Here’s a fun short from Lithuanian animator Ignas Meilunas who imagines nighttime as a giant character who moves around the world turning things from light to dark in Mr. Night Has a Day Off. (via Sploid)
Italian chemistry student Emanuele Fornasier also has a knack for photography and spent the last few months documenting the formation of crystals. The result is Crystal Birth, a timelapse of some 18 examples of electrocrystallization, where an electric current is run through a chemical solution, causing metal deposits to form over a period of several hours or days. You can see more of his chemistry and timelapse work on his website.
Canadian artist Annette Labedzki specializes in abstract figurative painting, but she’s also discovered the internet’s insatiable taste for the unusual and obscure with her Instagram account where she shares paint mixing videos. If watching paint dry is the most boring thing in the world, watching paint mix might be one of the more interesting things. For some of her clips Labedzki makes symmetrical versions, where the palette knife is obscured and everything seems to happen like magic. You can see more here. (thnx, kim!)
At the age of only 27, self-taught candy sculptor Shinri Tezuka (previously) may be one of the youngest practitioners of amezaiku, the dwindling art of candy crafting. Even though the craft dates back hundreds of years, there are only two known candy makers in all of Tokyo who roll, sculpt, and paint lollipops in this manner. Great Big Story recently stopped by Tezuka’s workshop for a quick video interview you can see below.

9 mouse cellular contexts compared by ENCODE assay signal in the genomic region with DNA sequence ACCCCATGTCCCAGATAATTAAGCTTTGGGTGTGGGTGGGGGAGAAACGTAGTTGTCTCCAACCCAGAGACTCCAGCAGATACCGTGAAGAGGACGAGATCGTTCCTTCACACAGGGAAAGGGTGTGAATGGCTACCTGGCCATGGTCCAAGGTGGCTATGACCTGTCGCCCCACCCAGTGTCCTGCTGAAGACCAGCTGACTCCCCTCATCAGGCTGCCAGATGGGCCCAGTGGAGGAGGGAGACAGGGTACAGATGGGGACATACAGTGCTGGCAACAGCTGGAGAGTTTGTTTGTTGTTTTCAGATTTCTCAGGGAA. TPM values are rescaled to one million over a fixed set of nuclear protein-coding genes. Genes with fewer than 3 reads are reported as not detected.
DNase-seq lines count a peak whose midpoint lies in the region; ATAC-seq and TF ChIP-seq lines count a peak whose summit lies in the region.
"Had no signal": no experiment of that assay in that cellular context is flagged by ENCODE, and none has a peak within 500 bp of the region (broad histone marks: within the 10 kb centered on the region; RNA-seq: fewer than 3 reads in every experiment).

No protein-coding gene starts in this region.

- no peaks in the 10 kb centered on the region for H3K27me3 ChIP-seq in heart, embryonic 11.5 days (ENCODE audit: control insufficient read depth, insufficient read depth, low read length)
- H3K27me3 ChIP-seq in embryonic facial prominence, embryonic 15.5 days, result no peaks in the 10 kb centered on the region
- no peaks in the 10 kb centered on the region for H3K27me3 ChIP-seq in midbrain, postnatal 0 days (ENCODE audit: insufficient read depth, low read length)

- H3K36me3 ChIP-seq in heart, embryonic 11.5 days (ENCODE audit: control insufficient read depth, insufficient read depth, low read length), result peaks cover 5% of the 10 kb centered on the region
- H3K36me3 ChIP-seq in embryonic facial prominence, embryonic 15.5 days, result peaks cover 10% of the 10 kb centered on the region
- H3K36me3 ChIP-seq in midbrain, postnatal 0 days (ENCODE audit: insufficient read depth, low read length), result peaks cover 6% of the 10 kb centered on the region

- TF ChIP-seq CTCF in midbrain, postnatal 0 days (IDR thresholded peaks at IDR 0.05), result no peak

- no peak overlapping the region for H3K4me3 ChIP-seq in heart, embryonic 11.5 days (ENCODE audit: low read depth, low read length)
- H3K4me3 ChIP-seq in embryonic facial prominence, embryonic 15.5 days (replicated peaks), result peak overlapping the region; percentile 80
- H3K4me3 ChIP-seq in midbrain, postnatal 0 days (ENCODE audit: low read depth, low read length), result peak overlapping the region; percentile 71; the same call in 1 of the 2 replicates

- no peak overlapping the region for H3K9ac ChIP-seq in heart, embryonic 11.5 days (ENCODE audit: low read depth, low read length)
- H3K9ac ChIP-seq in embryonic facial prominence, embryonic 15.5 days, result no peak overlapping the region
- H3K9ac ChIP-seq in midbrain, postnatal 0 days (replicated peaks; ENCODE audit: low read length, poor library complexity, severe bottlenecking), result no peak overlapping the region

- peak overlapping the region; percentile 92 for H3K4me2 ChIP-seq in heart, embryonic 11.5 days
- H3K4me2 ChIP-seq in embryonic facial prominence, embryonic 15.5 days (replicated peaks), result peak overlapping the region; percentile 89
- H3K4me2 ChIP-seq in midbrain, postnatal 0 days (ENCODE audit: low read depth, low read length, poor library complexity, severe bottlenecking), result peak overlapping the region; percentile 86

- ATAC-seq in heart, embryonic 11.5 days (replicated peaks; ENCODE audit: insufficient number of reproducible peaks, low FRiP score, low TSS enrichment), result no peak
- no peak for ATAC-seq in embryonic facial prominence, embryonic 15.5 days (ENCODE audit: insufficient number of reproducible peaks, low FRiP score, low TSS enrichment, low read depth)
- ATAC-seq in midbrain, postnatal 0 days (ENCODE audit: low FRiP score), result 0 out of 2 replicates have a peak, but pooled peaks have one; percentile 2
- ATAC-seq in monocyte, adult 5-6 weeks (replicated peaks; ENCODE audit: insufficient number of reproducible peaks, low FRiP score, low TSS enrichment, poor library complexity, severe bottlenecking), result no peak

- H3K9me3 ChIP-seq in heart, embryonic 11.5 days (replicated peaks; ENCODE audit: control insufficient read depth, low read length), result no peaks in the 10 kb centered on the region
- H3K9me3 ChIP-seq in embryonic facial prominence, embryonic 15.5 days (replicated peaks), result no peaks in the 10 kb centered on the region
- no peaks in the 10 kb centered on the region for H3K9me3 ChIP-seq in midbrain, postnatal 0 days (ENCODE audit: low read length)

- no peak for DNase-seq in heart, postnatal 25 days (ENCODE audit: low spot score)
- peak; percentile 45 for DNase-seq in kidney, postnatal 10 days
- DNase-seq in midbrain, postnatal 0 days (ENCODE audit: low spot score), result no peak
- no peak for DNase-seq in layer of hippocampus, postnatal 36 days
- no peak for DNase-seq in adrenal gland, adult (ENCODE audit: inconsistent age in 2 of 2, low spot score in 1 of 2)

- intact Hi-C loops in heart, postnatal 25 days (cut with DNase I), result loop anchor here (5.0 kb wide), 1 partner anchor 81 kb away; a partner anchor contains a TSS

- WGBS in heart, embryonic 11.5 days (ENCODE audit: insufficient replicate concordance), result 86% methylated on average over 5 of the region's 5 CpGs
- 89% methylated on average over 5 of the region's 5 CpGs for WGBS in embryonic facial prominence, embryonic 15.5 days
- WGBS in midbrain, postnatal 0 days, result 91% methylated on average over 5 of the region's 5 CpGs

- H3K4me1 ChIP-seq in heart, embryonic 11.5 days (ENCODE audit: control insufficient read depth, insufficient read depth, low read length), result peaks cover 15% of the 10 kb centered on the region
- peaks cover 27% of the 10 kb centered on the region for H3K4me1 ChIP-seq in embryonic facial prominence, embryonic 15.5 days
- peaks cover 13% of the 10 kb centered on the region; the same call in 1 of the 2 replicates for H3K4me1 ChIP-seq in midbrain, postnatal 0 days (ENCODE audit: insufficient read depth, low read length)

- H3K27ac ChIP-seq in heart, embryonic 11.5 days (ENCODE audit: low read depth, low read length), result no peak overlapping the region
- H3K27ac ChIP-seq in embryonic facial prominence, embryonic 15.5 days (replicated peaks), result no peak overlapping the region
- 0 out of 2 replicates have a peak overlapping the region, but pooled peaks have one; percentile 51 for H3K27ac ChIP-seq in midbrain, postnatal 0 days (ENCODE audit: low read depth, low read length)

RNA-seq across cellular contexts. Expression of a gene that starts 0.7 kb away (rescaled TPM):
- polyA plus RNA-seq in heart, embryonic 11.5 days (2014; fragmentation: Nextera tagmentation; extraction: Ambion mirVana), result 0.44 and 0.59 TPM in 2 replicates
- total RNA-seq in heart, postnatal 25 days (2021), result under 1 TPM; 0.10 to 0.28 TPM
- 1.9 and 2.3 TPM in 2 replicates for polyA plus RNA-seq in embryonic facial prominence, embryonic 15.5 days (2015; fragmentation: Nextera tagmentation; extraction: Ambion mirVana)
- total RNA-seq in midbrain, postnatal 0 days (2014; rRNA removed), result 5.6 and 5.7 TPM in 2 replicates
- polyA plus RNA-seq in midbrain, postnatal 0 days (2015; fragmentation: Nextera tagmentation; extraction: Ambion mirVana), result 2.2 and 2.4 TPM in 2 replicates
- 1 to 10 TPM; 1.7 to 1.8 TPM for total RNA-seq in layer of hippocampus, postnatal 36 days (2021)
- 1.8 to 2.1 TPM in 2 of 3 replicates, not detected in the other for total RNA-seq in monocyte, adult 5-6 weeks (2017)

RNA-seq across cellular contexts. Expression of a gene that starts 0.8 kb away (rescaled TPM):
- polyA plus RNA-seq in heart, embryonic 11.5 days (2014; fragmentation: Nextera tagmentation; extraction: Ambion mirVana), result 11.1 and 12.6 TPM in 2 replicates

Installing beacons in scenes of thick forests and milky lagoons, German duo Tarek Mawad and Friedrich van Schoor of collective 3hund produced the film LUCID in order to capture the melancholy mood of these displaced works. The short film is a surreal tale of loneliness, with long panning shots that highlight electroluminescent shapes’ placement within selected alien-like environments. The light installations are all unique to their specific landscape, and differ between groups of thin lines, small orbs submerged in water, and illuminated triangles that seem to hover above the rocky terrain.
Filmmaker Mike Gamble and VFX creator Tom Wood had the wild idea of rigging up a few mountain bikes with LEDs and trying to create light trails similar to the lightbikes in Tron. The resulting video is pretty fantastic, both the straight footage of the circular light wheels rolling through the woods and the post-production special effects that stack the frames to make spirograph-like light designs. Watch the video below. (via Colossal Submissions)